The short answer is yes, ARM does assume that all Cortex-M microcontrollers are little-endian by default. However, Cortex-M CPUs do have configuration options to enable big-endian data accesses if required by the system design.
Introduction to Endianness
Endianness refers to the byte ordering used to represent data in memory and during data transfers. There are two types:
- Little-endian – The least significant byte is stored at the lowest address.
- Big-endian – The most significant byte is stored at the lowest address.
For example, the 32-bit hexadecimal value 0x12345678 would be stored in memory as:
- Little-endian: 0x78 0x56 0x34 0x12
- Big-endian: 0x12 0x34 0x56 0x78
The endianness used by a processor architecture can affect how data is handled in memory and during data transfers. When interfacing components with different endianness, byte swapping may be required.
Cortex-M Microcontrollers are Little-Endian by Default
ARM designed the Cortex-M processor architecture to be little-endian by default for several reasons:
- Simplifies interfacing to little-endian systems and peripherals
- Makes bit endian-swapping unnecessary for bit-band accesses
- Provides consistency for compilers and debuggers
- Matches endianness of AHB/APB bus interfaces
The little-endian memory model better matches the endianness of common peripheral buses like AHB and APB used by Cortex-M microcontrollers. It also aligns with little-endian conventions of most compilers, debuggers, and emulators.
This provides a more seamless out-of-box experience for engineers integrating Cortex-M CPUs without having to worry about endianness mismatches.
Cortex-M Configuration Options
While Cortex-M defaults to little-endian, big-endian accesses can be enabled via configuration options if required:
- Set BIGEND configuration input pin to 1
- Set BIGEND signal to 1 via register interface
- Set big-endian data access at boot time
The processor also has byte-invariant options to handle accesses without any endianness conversion regardless of configuration.
So in summary, ARM assumes Cortex-M uses little-endian by default for maximum compatibility. But options exist to enable big-endian if needed by a particular system architecture.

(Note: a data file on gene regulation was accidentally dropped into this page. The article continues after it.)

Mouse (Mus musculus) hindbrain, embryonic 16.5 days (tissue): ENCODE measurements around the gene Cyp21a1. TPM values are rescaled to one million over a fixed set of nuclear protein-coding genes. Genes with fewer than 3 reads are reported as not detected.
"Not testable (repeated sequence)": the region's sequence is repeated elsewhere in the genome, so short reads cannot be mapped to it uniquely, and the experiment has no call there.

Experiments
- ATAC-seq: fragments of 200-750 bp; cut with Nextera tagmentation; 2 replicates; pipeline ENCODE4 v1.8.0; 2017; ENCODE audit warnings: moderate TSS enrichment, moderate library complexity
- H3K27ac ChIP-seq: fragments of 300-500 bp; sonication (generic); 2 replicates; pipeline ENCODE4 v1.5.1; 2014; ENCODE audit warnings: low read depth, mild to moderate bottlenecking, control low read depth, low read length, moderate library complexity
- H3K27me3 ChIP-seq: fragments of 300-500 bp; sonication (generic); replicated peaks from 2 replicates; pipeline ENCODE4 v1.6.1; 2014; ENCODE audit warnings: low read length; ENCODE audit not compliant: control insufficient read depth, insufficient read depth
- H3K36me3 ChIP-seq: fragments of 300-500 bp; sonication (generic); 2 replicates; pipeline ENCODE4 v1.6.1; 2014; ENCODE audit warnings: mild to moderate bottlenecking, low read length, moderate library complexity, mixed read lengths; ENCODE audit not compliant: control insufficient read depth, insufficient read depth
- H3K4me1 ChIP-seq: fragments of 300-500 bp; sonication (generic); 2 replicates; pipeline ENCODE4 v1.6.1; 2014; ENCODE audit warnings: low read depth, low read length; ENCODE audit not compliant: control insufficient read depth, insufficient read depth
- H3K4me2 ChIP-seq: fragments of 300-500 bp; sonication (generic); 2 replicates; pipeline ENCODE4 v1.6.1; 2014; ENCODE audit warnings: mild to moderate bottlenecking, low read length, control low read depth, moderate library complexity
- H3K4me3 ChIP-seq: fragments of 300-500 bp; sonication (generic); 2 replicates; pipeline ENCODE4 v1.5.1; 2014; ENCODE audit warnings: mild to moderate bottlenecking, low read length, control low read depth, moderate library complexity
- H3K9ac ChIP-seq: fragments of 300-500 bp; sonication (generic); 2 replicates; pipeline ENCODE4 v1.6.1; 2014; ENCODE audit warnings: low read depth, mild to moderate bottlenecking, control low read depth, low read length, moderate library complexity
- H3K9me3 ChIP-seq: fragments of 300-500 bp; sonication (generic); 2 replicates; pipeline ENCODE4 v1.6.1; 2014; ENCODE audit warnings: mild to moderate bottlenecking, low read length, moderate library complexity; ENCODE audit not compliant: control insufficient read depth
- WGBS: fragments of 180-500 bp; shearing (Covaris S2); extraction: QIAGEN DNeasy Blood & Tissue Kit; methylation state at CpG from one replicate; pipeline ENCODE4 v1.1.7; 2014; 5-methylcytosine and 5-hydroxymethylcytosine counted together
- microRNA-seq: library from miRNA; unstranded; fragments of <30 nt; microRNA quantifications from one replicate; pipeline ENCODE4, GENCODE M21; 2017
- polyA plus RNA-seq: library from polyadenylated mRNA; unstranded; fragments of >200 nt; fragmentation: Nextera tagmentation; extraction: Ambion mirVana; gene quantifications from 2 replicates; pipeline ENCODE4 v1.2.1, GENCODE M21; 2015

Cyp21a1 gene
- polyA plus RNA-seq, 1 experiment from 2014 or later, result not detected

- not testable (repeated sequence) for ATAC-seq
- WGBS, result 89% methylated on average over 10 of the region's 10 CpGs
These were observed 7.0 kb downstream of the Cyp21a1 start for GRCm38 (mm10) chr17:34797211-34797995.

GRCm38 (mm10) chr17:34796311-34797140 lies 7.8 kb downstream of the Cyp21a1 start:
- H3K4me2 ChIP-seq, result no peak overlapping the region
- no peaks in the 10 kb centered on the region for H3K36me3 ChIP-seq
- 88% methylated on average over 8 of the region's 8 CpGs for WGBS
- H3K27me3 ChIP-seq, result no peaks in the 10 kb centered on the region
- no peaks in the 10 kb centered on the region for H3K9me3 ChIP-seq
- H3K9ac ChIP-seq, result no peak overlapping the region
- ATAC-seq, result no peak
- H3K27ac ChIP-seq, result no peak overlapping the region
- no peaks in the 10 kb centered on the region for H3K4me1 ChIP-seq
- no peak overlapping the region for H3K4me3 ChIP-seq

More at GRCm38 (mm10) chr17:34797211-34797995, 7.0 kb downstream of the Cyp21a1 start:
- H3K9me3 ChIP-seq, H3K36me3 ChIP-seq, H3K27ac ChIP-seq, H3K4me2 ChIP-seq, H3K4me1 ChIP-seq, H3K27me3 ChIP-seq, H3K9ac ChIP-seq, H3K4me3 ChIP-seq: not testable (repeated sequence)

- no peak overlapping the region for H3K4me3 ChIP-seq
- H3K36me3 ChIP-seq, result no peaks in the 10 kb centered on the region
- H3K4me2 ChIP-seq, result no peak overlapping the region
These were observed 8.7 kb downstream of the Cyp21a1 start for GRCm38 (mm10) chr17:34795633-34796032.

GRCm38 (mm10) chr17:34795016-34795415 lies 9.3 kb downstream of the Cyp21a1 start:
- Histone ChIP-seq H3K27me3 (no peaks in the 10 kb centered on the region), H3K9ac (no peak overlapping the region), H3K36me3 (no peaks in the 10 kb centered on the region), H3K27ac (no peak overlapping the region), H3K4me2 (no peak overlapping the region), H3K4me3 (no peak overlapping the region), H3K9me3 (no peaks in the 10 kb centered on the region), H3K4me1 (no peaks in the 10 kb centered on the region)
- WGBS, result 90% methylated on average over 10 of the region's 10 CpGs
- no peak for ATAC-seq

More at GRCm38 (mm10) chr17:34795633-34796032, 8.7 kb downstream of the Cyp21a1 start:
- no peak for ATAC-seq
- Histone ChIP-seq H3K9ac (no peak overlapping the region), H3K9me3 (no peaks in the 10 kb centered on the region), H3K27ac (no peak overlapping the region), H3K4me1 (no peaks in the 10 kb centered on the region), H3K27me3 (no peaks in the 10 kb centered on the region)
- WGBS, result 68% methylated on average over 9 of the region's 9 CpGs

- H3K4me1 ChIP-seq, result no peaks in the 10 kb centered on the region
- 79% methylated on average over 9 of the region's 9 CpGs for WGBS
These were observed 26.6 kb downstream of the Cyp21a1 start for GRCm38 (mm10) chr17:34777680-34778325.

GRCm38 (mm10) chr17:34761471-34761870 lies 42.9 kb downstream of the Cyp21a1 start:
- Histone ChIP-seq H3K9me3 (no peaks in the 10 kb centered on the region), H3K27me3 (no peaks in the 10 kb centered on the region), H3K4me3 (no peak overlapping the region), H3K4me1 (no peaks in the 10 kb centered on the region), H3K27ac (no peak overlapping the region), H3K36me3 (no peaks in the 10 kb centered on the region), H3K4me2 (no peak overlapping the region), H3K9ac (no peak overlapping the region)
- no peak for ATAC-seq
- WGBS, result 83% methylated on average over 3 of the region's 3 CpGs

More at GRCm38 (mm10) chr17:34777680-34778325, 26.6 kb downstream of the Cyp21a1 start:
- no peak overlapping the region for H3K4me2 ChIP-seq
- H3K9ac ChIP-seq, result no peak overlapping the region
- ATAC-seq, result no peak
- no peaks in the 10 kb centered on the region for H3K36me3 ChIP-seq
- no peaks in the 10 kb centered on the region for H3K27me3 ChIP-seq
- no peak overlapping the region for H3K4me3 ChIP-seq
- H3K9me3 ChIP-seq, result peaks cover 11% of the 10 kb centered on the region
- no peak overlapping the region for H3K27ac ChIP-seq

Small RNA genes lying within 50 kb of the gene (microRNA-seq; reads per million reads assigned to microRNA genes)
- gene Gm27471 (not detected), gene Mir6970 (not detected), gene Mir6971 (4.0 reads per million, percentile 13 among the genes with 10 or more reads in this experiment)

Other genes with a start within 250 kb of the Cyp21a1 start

Benefits of Little-Endian for Cortex-M
Let’s explore some of the benefits of using little-endian as the default byte ordering for Cortex-M CPUs:
Simpler Interface to External Components
Many peripheral buses and external components use little-endian byte ordering. Using little-endian by default on Cortex-M eliminates the need to swap bytes for data transfers.
For example, AHB and ABP buses are natively little-endian. Interfacing external memories, peripherals, and other components is straightforward without endian conversion.
Easier Integration with Tools and Software
Most compiler toolchains, debuggers, and emulators assume little-endian target processors. Little-endian simplifies integration of Cortex-M microcontrollers with these essential tools.
Software developers can compile code without byte swapping data or insert special directives. Debugging and trace capture also works seamlessly out-of-box with little-endian Cortex-M targets.
Consistent Bit Band Memory Accesses
The Cortex-M architecture provides bit band regions that map single bit addresses to full 32-bit words. With little-endian, bit band accesses do not require endian conversion.
Bit banding operates on the byte addresses matching the endianness of the processor. This avoids unnecessary read-modify-write sequences to manipulate bit band mapped memory.
Aligns with ARM A-Profile Architectures
ARM’s A-profile architectures like Cortex-A and Cortex-R assume little-endian operation. While Cortex-M targets different applications, maintaining little-endian aligns the family of ARM processor architectures.
This consistency across product families reduces confusion for engineers learning the ARM ecosystem. Common tools and software can be leveraged across little-endian ARM architectures.
Use Cases Requiring Big-Endian Operation
While Cortex-M microcontrollers operate in little-endian mode by default, big-endian operation may be necessary in some use cases:
Interfacing Big-Endian Components
Some peripheral devices and external memories are natively big-endian. For example, certain image processing components or networking gear designed for big-endian systems.
By configuring the Cortex-M CPU for big-endian accesses, byte-swapping is avoided when interfacing with these components.
Leveraging Existing Big-Endian Software
In some applications, existing firmware may be developed assuming big-endian data. Rather than porting the software, the Cortex-M CPU can be configured for big-endian operation.
This allows re-using proven big-endian firmware stacks. The software runs unchanged without modification or byte-swapping hooks.
Matching Higher-Level Architectures
In advanced multi-core designs, Cortex-M processors may be used alongside big-endian ARM cores. For consistency in the system, the Cortex-M CPU may need to also use big-endian.
This ensures uniform endianness conventions across the different CPU architectures in the system.
In summary, ARM assumes Cortex-M microcontrollers operate in little-endian mode by default for broad hardware and software compatibility. But big-endian data accesses can be enabled via configuration options if required by the target application.
Little-endian mode is selected as the Cortex-M default because it matches common microcontroller bus architectures and toolchain conventions. This simplifies integration out-of-box without endian conversion logic.
However, Cortex-M maintains flexibility to handle big-endian use cases as well. The architecture is designed to support either endianness model based on the requirements of the final system.
So in general, yes ARM assumes Cortex-M is little-endian. But enables big-endian when necessary.